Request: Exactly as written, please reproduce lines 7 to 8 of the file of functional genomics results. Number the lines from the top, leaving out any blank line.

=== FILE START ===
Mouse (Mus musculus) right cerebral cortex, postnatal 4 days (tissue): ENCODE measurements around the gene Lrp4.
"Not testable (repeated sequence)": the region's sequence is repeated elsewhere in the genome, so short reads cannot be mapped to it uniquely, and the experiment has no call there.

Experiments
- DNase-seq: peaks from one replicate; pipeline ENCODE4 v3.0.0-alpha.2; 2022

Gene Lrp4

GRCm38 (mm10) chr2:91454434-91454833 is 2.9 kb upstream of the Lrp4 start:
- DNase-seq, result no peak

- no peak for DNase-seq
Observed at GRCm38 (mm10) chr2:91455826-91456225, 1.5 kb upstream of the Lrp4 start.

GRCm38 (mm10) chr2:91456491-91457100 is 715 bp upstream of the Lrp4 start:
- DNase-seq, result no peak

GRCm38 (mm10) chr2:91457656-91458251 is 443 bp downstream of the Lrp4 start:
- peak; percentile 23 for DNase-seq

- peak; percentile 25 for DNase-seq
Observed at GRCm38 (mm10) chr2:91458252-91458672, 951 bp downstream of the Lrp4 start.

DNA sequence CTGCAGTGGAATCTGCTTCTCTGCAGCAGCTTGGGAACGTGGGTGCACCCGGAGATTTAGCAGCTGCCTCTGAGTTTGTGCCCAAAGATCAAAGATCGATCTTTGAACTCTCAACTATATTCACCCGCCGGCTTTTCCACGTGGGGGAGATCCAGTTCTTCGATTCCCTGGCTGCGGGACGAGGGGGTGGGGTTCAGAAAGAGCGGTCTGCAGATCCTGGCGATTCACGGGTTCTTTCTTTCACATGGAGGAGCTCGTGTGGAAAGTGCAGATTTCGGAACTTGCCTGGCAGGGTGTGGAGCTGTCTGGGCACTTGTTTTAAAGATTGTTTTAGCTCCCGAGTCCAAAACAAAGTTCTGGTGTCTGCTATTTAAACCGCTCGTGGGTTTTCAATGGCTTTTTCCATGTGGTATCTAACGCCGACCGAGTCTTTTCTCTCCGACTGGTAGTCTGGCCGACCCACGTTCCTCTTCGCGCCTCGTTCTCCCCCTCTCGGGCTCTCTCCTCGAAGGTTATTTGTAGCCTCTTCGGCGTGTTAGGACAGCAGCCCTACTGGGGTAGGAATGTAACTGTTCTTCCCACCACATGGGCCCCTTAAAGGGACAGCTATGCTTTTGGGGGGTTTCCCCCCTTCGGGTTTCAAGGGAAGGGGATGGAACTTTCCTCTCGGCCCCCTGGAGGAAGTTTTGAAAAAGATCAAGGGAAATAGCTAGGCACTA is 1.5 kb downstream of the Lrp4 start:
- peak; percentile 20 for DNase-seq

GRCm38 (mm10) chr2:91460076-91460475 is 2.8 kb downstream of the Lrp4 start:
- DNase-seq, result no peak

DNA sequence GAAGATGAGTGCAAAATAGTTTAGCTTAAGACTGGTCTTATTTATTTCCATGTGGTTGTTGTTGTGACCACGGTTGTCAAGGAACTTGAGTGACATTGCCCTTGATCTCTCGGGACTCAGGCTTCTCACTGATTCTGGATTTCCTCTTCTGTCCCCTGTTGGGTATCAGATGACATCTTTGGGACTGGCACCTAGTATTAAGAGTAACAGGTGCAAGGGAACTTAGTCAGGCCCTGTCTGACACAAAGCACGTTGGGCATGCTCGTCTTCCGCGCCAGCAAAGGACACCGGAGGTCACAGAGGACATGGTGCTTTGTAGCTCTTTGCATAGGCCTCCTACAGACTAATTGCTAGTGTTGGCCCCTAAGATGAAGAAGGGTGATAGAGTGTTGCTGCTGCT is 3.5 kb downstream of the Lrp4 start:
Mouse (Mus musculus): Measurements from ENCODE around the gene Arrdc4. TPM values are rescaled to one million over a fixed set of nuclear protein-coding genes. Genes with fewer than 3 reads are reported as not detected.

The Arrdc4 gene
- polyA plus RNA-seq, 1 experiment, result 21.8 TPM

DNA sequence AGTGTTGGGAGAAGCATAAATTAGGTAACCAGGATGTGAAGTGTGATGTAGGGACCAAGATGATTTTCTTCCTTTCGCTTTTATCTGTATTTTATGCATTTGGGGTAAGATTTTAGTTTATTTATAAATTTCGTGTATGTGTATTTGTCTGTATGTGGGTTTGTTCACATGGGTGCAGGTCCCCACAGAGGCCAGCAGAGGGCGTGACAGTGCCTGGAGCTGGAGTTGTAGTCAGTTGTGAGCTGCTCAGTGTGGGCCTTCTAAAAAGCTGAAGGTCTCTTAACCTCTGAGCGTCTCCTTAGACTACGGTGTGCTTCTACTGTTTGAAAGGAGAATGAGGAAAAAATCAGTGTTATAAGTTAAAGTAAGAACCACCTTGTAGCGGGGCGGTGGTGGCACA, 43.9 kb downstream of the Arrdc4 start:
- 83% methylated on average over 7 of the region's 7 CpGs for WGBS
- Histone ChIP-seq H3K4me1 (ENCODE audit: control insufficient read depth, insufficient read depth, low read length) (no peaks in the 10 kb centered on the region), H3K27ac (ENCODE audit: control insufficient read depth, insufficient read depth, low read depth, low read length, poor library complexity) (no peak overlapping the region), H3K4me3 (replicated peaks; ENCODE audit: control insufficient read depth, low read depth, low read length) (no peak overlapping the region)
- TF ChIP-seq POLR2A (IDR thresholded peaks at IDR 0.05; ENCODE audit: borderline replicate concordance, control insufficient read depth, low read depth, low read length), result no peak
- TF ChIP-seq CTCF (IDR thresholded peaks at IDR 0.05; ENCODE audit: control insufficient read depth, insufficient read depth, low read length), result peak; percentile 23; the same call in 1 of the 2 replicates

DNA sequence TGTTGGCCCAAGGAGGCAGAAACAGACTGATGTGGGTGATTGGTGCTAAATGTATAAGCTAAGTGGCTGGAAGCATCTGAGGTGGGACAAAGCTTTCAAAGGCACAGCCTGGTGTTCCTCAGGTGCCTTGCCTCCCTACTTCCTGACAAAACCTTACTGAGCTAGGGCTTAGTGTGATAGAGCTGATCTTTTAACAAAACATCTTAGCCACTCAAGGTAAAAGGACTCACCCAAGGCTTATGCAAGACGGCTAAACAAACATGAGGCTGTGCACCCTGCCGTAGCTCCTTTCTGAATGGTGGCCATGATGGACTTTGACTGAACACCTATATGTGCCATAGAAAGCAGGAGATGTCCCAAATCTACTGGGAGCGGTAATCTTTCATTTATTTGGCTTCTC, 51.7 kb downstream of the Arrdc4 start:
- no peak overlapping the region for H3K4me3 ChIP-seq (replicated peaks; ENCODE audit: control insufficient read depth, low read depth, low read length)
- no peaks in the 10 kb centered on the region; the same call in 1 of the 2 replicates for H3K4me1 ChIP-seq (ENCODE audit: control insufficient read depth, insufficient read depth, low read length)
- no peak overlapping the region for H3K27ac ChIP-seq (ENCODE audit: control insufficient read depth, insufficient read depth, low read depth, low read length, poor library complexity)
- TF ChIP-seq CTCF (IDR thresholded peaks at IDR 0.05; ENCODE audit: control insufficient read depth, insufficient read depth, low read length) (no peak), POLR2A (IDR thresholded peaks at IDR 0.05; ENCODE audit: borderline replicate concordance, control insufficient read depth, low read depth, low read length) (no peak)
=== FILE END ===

- DNase-seq, result no peak

- no peak for DNase-seq